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Crystal Mason, a 43-year old former tax preparer, served nearly three years in prison for tax fraud. She was on supervised release in 2016 when she cast a ballot in the presidential election at the urging of her mother. Because of that, a judge sentenced her to five years in prison on Wednesday.

The Fort Worth Star-Telegram reports that Mason told the court she simply didn’t know that she couldn’t vote while on supervised release, because no one told her:

[District Judge Ruben] Gonzalez, who questioned Mason during her testimony, asked why she did not thoroughly read the documents she was given at the time.

The form you are required to sign to get the provisional ballot is called an affidavit, Gonzales told Mason. “There’s a legal connotation to that, right?” Gonzales asked.

Mason responded that she was never told by the federal court, her supervision officer, the election workers or U.S. District Judge John McBryde, the sentencing judge in her fraud case, that she would not be able to vote in elections until she finished serving her sentence, supervised release included. She also said she did not carefully read the form because an election official was helping her.

Gonzalez, a Republican appointed by Rick Perry in 2009, sentenced Mason to five years in prison. According to the Star-Telegram, her lawyer has already filed an appeal.

The stripping of voting rights from felons has undeniably functioned as a way to disenfranchise black voters, particularly in the South. (Mason is black.) In 2016, the Sentencing Project said that 6.1 million Americans were ineligible to vote because of past convictions, including one out of every 13 black people. In Texas specifically, the Sentencing Project noted, 6.1 percent of black people can’t vote due to felony convictions.

Fourteen states and Washington, D.C., allow people to vote once they’ve completed their sentences, according to the National Conference of State Legislatures. Maine and Vermont are the only states where people can vote while incarcerated.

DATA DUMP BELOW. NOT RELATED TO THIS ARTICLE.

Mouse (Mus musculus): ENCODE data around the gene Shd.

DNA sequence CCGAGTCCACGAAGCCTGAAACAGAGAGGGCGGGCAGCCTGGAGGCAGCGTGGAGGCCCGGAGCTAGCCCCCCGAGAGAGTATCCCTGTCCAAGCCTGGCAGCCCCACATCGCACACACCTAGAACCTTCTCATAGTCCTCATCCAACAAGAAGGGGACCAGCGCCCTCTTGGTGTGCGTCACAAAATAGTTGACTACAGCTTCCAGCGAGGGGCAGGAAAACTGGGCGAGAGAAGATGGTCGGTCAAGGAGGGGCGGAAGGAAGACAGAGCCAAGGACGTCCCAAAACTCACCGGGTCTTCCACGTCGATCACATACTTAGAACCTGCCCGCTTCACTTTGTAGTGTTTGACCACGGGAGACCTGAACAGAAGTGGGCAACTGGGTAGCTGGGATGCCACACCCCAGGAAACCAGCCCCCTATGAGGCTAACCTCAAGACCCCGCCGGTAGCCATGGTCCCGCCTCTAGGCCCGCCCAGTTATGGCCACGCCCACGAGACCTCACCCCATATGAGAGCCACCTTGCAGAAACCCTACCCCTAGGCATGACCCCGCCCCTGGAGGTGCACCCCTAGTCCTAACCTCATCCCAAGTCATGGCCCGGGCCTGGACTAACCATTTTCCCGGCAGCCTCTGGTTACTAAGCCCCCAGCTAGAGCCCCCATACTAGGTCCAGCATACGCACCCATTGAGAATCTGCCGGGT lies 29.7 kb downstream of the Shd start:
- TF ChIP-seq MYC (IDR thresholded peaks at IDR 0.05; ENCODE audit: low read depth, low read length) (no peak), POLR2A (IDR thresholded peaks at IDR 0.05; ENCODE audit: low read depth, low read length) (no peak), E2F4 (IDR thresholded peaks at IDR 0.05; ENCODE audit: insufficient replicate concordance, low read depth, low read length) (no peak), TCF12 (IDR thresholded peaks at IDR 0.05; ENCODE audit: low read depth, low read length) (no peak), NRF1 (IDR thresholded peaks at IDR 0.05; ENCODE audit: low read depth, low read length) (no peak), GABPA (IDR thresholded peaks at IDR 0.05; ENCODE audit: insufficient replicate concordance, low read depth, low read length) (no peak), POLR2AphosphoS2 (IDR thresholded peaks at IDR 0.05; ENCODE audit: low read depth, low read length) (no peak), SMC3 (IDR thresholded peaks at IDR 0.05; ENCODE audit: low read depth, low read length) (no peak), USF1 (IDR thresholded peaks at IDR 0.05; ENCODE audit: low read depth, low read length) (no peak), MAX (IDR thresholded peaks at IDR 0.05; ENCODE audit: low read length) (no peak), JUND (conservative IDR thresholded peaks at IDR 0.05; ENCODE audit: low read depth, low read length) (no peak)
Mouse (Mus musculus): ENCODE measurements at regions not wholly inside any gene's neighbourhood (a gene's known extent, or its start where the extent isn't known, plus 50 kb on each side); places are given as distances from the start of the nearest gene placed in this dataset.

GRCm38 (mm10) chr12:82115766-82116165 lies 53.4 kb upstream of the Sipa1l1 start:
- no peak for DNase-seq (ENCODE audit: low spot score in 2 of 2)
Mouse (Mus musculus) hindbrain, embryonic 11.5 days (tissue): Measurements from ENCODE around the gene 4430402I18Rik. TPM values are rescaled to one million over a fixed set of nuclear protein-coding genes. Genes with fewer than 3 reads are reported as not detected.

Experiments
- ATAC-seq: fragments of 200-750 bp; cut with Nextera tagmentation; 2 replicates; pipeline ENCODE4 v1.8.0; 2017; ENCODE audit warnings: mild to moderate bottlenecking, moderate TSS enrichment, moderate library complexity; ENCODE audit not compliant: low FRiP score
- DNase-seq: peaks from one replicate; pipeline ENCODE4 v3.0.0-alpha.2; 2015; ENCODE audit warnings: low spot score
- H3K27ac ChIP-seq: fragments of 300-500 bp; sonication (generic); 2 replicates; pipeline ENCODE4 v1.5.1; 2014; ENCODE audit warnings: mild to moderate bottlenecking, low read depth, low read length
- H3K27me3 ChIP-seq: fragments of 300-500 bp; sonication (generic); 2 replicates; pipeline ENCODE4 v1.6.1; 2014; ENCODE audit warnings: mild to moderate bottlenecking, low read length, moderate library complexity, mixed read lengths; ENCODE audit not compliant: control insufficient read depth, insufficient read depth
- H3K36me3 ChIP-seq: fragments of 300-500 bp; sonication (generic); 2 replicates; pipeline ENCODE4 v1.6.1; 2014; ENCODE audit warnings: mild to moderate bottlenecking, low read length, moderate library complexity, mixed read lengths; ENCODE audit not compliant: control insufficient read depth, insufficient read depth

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Recently, there’s been some progress on this front; two days ago, a Florida judge ordered Governor Rick Scott and his cabinet to create a better system than the antiquated one it has to restore the voting rights of felons. In 2016, Virginia Gov. Terry McAuliffe, a Democrat, tried to restore the right to vote for over 200,000 people with an executive order, and when a court said he couldn’t do that, he said in April 2017 that he had individually restored the right to vote for over 150,000 people. And last year, Alabama passed a law to restore voting rights to people who have committed nonviolent felonies, which later drew the ire of Senate candidate and all-around scumbag Roy Moore.

But although Texas does allow some people who’ve completed nonviolent felony sentences to get their voting rights back, apparently Mason’s crime of being confused over when she’d be able to vote was enough to rip her away from her family again and lock her up for five years—a longer sentence than the one she received for the crime she actually committed, which made it illegal for her to cast a ballot in the first place. The system works!

“I was happy enough to come home and see my daughter graduate,” Mason reportedly told the court. “My son is about to graduate. Why would I jeopardize that? Not to vote...I didn’t even want to go vote.”